“We have…a society that has become very vicious,” Hogan said. “It’s very concerning to the court and unfortunate that you played into that.”

In April, Cosko pleaded guilty to five felonies, admitting that after being fired last year from his work as a systems administrator on Hassan’s staff, he repeatedly used a colleague’s key to enter the office, install keylogging equipment that stole work and personal email passwords, and downloaded a massive trove of data from Senate systems.

Cosko also acknowledged that after growing angry about the GOP’s handling of the Supreme Court nomination, he released home addresses and phone numbers of Sens. Lindsry Graham, Orrin Hatch, and Mike Lee on Wikipedia. After initial press coverage of that doxing, Cosko released information about Majority Leader Mitch McConnell and Sen. Rand Paul.

Cosko said he’d received a victim impact statement only from Paul, who said the event caused fear to him and his family.

“It was a rather vicious offense,” Hogan said. “That was totally unjustified….We need to send a message out there. We need to have some deterrent and community understanding.”

Shortly before the sentence was handed down, Cosko stood at a courtroom lectern and apologized.

“I take full and complete responsibility for my actions,” he said. “I am embarrassed and ashamed for what I did.”

Cosko said that he’d been struggling with substance abuse and mental health issues and that the judge’s decision earlier this year to let him enter a treatment program was pivotal.

“I firmly believe that it saved my life,” he said.

Prosecutors had sought a 57-month sentence, while lawyers for Cosko asked for a two-year prison term.

Hogan said Cosko’s actions put senators, their families and others at risk. “You exposed them. People may want to harm them in our polarized society,” the judge said.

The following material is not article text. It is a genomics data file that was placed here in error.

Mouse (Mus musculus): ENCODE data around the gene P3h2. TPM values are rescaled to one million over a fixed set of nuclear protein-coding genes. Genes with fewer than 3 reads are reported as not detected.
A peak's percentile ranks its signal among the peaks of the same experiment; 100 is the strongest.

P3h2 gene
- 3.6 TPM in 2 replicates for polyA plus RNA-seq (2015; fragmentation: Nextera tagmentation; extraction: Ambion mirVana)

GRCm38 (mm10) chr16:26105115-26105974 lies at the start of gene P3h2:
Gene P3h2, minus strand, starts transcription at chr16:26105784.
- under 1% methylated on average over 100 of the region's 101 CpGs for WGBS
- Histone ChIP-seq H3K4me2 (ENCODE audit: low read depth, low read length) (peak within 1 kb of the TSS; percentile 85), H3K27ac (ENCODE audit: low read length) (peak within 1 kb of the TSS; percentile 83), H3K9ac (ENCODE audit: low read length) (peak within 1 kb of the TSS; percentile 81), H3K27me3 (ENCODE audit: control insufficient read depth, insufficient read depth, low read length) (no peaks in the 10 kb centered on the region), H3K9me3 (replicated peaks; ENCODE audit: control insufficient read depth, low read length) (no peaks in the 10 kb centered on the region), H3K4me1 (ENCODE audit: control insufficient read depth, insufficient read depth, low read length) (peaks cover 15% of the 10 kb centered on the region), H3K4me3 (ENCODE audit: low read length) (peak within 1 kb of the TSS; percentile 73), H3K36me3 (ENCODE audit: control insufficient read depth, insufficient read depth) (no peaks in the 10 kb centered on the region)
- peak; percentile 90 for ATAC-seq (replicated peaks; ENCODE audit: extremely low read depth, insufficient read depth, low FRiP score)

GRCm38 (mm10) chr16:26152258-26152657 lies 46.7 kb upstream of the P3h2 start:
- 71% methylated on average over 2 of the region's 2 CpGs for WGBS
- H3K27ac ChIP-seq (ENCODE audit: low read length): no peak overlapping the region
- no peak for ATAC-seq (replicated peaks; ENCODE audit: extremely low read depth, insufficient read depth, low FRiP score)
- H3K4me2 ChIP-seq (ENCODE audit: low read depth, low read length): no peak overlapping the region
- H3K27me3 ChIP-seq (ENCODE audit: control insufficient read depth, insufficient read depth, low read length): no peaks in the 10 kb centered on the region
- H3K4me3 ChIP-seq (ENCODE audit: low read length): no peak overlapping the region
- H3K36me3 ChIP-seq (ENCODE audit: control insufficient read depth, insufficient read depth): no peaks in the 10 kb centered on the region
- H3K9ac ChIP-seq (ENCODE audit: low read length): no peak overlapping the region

Prosecutor Demian Ahn said Cosko’s actions amounted to “the largest data breach in Senate history.”

“These are deliberate and malicious crimes that the defendant engaged in,” Ahn said, accusing Cosko of a “months-long, deliberately planned, meticulously executed crime spree.”

Ahn said Cosko’s offenses amounted to an attack on “civil society” and were particularly worrisome because Cosko went after most of the senators involved solely because “they had different political opinions from the defendant.”

In his two-minute statement to the court, Cosko said that he’d been struggling with substance abuse and mental health issues and that the judge’s decision earlier this year to let him enter a treatment program was pivotal.

“I firmly believe that it saved my life,” he said.

Hogan said he was puzzled at how Cosko kept up work in congressional offices given the cocaine, psychedelics and alcohol he was consuming daily.

“The probation office indicated he’s lucky he wasn’t dead,” the judge said.

Defense attorney Brian Stolarz stressed that Cosko has changed his life dramatically since his arrest last October and cooperated with investigators, leading them to hidden evidence, like computer equipment he stashed in an oven.

After the hearing, Stolarz had no criticism of the sentence, although it amounted to double what the defense had sought. “We thank the judge for this considered and thoughtful sentence,” he told reporters.

“No one should be judged by their worst act but how they emerge from it,” the defense attorney added in a statement. “Mr. Cosko is sincerely remorseful for his conduct, is in recovery, and looks forward to living a purposeful life after he serves his sentence.”

The sentencing came on the same day a second former Hassan aide, Samantha Deforest-Davis, was charged with two misdemeanors stemming from the same scheme: aiding a computer fraud and evidence tampering. She is expected to plead guilty to the two misdemeanor charges, a person familiar with the case said.